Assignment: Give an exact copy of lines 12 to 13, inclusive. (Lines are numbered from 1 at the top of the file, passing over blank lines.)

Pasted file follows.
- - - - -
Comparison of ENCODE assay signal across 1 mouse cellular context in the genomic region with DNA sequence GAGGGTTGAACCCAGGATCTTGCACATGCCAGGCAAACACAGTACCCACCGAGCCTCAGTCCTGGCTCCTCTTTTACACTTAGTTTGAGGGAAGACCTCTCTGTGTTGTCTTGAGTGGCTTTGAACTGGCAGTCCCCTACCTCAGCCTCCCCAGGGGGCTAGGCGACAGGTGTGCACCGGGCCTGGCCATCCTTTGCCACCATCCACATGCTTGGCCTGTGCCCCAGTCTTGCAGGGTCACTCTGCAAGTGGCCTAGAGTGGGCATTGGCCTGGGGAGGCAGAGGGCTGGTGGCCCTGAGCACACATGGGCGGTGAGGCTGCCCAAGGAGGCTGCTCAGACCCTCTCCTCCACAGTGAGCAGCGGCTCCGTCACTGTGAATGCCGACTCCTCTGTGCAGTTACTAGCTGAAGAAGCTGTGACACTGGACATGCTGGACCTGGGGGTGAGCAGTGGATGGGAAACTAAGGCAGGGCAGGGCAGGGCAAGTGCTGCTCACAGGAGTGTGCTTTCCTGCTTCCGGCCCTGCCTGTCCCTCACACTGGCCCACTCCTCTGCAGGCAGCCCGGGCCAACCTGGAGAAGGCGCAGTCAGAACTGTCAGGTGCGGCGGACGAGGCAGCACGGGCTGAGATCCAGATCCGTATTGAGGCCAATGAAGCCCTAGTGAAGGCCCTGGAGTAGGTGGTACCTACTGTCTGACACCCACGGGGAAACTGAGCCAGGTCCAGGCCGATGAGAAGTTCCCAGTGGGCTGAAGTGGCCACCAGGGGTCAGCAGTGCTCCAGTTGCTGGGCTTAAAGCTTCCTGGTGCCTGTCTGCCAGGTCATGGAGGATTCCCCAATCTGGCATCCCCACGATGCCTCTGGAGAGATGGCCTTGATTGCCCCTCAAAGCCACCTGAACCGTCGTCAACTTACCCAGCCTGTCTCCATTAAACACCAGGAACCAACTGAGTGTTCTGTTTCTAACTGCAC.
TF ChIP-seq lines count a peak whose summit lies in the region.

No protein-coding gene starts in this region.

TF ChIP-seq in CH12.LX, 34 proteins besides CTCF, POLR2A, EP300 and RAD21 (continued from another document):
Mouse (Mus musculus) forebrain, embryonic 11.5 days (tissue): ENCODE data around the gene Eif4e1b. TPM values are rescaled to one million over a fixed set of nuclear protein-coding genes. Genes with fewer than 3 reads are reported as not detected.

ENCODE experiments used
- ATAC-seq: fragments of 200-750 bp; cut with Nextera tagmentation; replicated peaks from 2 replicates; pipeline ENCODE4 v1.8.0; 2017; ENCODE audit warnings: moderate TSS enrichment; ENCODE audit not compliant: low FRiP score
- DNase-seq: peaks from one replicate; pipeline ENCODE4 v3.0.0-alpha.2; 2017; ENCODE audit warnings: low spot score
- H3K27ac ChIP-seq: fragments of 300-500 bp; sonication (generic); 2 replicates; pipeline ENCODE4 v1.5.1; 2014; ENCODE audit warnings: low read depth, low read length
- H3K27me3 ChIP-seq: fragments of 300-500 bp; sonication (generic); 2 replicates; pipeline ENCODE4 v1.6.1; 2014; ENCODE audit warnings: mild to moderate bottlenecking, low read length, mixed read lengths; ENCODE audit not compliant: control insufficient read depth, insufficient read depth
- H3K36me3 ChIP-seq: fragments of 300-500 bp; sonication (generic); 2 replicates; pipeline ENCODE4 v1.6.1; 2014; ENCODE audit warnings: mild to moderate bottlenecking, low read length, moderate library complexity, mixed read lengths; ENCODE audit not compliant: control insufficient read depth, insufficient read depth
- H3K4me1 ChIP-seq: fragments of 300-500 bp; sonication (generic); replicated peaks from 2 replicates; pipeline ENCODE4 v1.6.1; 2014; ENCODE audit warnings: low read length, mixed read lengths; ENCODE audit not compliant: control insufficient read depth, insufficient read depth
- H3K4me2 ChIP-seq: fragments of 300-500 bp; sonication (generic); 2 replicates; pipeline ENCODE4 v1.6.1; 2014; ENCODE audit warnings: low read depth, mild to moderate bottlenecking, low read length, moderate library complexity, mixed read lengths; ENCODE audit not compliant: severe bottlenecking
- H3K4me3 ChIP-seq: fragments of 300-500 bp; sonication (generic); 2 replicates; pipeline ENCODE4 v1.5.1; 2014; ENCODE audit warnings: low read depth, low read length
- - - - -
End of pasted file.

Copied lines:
- H3K4me1 ChIP-seq: fragments of 300-500 bp; sonication (generic); replicated peaks from 2 replicates; pipeline ENCODE4 v1.6.1; 2014; ENCODE audit warnings: low read length, mixed read lengths; ENCODE audit not compliant: control insufficient read depth, insufficient read depth
- H3K4me2 ChIP-seq: fragments of 300-500 bp; sonication (generic); 2 replicates; pipeline ENCODE4 v1.6.1; 2014; ENCODE audit warnings: low read depth, mild to moderate bottlenecking, low read length, moderate library complexity, mixed read lengths; ENCODE audit not compliant: severe bottlenecking